Ophelia returns with Saint-Saëns and Chausson, as well as all five of Brahms’s songs from which the opening track was given in its unaccompanied version. Now they have piano accompaniment but still occupy just four minutes. Their straightforwardness is a good foil to the ensuing Duparc piece, his superbly tragic Au pays ou se fait la guerre. This is often done with Wagnerian passion and power but Sampson’s quite different vocal qualities of a poetic line and purity of tone work just as well. The closing La Dame de Monte Carlo encompasses all the musical wit of Poulenc and Cocteau’s mini-drama, making it into a touching envoi.

This absorbing and accomplished recital disc is highly recommended. In addition to a fascinating programme, it has excellent SACD sound, ideally balanced, plus good notes, texts and translations – all is well up to the high BIS standards. Even the cover art has charm, poignancy and wit. It is a reference to the famous Millais painting of Ophelia, but with our soprano floating face upwards in the water. In an interview for Presto Classics, she tells us the picture was taken in a pond in a friend’s back garden. She “found the dress by accident in a vintage shop in San Francisco, and not only did it fit perfectly but it also did all the right things when I got into the water!” It is to be hoped that this much in demand singer did not catch a chill leading to any cancellations. After all, artists have a responsibility to their audiences. Thus spoke Zarathustra.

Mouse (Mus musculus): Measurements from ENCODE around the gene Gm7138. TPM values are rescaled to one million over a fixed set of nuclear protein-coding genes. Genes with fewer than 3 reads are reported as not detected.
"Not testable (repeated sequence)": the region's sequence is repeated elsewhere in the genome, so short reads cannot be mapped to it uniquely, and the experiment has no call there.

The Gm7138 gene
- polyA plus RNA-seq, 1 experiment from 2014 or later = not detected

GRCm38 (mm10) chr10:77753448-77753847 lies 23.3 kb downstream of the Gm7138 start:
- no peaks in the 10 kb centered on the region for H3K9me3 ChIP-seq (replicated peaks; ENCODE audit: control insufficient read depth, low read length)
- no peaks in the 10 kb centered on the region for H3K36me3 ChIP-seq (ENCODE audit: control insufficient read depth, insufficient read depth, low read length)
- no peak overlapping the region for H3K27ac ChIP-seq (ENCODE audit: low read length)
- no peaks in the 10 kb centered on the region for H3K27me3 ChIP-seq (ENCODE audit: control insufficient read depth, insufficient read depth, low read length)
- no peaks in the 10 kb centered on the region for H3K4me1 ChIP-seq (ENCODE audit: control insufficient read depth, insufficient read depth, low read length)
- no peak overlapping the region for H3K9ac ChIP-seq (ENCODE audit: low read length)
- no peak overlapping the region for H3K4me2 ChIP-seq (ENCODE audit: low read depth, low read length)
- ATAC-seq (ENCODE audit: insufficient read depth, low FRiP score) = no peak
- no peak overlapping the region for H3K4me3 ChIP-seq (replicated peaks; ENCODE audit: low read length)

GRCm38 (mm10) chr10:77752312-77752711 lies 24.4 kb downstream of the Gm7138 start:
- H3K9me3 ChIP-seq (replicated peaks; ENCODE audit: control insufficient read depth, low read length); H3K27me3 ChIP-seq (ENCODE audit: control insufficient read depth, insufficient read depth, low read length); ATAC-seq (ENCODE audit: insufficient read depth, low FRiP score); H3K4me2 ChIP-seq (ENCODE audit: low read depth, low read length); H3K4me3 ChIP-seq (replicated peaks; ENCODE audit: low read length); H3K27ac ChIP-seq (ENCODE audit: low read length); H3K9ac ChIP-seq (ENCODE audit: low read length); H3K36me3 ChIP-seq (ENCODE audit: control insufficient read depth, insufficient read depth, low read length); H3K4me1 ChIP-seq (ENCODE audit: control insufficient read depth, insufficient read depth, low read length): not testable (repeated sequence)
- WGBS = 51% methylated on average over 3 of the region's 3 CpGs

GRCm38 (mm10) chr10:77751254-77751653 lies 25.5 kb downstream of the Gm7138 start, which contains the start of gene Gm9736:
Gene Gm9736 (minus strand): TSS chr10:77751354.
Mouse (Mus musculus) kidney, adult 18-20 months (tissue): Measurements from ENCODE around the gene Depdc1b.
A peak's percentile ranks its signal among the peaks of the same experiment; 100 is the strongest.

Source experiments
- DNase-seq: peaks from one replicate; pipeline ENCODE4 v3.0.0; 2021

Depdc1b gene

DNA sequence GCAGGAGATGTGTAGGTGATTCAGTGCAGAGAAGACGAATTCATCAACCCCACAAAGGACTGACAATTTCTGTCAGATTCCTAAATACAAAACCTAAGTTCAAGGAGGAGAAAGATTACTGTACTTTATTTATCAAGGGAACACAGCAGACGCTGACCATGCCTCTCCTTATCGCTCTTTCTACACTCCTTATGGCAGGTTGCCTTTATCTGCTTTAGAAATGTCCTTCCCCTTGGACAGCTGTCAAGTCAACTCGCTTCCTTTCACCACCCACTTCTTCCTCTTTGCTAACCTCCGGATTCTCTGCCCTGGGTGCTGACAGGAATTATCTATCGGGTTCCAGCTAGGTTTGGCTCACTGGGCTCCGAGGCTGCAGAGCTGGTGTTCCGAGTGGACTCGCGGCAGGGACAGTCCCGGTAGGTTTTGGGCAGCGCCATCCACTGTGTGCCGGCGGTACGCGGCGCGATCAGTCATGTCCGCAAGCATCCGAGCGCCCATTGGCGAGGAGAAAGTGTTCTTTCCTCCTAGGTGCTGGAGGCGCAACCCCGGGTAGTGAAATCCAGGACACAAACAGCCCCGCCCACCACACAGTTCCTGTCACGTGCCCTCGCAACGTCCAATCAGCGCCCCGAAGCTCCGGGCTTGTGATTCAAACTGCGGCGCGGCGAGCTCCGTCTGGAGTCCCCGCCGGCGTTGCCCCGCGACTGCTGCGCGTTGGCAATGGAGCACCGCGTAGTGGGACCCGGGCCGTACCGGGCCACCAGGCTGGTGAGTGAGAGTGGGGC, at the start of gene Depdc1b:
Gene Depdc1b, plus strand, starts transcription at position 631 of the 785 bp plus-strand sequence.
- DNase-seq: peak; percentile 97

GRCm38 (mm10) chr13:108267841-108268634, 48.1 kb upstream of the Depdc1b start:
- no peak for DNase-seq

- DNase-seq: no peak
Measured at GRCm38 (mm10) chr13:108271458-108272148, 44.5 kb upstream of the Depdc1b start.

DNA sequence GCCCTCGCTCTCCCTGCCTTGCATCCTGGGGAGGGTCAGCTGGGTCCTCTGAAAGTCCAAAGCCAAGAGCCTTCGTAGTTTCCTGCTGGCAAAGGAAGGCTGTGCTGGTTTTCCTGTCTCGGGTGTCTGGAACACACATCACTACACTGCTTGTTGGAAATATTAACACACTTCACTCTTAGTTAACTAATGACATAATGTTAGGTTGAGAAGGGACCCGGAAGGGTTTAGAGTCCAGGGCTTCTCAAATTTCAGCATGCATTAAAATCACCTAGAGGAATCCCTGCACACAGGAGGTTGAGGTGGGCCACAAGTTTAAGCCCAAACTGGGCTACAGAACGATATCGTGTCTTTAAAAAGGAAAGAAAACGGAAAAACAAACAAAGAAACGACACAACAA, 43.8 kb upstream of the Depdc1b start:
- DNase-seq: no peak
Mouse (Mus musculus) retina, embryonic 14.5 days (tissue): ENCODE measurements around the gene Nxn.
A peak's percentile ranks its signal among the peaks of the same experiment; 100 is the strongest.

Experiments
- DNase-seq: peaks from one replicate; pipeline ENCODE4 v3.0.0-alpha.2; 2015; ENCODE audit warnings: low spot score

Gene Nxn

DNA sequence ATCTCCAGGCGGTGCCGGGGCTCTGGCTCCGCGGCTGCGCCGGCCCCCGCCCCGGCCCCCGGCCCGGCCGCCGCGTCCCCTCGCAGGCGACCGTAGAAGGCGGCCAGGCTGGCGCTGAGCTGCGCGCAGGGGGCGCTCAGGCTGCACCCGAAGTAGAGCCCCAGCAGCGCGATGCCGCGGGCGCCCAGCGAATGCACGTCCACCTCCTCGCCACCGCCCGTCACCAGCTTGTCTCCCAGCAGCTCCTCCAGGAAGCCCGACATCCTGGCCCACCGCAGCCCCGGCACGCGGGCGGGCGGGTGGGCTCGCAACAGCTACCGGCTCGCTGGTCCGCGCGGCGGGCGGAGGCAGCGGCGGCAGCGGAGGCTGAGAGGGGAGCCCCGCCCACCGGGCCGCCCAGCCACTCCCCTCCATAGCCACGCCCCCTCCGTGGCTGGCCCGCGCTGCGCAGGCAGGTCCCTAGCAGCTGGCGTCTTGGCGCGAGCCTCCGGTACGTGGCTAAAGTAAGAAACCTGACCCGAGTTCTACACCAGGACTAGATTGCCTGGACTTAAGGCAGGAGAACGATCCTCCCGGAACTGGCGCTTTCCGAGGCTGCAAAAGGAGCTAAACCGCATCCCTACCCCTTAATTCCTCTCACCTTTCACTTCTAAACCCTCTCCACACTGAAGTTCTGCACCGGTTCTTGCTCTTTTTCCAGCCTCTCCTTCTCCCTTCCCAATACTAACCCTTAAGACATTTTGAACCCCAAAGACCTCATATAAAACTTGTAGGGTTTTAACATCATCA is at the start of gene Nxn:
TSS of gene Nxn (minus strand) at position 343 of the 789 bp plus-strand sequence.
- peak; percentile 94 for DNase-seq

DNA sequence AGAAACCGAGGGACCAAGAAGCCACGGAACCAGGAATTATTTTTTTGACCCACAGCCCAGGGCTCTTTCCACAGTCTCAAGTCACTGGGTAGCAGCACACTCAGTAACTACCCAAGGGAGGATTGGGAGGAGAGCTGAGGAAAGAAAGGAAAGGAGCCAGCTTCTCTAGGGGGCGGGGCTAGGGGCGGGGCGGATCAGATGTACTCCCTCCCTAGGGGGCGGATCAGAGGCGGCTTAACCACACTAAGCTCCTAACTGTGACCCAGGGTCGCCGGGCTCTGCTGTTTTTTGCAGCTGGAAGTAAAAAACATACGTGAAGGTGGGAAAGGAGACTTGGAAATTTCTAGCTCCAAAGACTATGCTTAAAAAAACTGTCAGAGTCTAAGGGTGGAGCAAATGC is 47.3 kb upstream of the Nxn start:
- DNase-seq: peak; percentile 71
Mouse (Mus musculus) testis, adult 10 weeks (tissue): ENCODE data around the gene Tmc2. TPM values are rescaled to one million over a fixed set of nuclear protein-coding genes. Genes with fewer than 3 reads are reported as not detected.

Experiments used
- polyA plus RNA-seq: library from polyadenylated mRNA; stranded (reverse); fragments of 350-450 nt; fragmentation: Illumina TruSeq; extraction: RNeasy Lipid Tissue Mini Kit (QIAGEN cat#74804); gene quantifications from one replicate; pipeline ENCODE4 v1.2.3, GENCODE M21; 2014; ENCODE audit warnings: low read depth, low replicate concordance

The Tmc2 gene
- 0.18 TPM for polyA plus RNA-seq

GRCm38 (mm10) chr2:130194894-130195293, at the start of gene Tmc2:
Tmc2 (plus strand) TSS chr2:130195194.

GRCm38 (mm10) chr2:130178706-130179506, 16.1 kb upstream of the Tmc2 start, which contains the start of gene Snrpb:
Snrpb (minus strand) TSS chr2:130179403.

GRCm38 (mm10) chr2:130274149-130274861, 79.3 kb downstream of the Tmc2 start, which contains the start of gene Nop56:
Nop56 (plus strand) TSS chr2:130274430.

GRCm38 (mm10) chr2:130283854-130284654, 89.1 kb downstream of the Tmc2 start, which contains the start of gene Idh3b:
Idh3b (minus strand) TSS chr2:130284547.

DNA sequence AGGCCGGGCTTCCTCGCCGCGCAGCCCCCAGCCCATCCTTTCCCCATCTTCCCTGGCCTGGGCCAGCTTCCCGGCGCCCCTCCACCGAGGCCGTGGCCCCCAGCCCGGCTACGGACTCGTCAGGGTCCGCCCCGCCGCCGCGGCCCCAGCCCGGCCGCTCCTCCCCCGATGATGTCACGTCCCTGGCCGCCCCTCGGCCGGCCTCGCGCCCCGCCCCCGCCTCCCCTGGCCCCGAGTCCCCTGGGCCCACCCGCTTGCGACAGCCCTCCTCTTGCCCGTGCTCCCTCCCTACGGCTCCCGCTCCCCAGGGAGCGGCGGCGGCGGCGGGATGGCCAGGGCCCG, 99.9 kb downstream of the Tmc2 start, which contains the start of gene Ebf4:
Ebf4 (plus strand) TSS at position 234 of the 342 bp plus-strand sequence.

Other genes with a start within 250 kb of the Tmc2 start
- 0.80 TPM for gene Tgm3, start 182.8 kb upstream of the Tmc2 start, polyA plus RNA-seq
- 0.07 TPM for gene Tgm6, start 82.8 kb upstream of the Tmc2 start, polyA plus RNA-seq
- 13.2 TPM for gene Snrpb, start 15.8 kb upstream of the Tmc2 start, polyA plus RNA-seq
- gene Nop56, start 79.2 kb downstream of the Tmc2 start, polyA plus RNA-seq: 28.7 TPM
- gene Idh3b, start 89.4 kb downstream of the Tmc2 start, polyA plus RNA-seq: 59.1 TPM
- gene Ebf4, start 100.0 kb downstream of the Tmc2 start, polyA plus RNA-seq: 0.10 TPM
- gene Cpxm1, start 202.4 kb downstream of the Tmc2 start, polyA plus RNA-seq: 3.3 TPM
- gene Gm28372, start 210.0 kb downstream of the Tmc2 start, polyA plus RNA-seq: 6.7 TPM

Roy Westbrook
 
 
Contents
Brahms (1833-97): Five Ophelia-Lieder, WoO. 22 (unaccompanied version)
No. 4, Sie trugen ihn auf der Bahre bloß [0:56]
Schumann (1810-56): Herzeleid, Op.107 No.1 [1:49]
Strauss, R (1864-1949): Drei Lieder der Ophelia Op. 67 [7:18]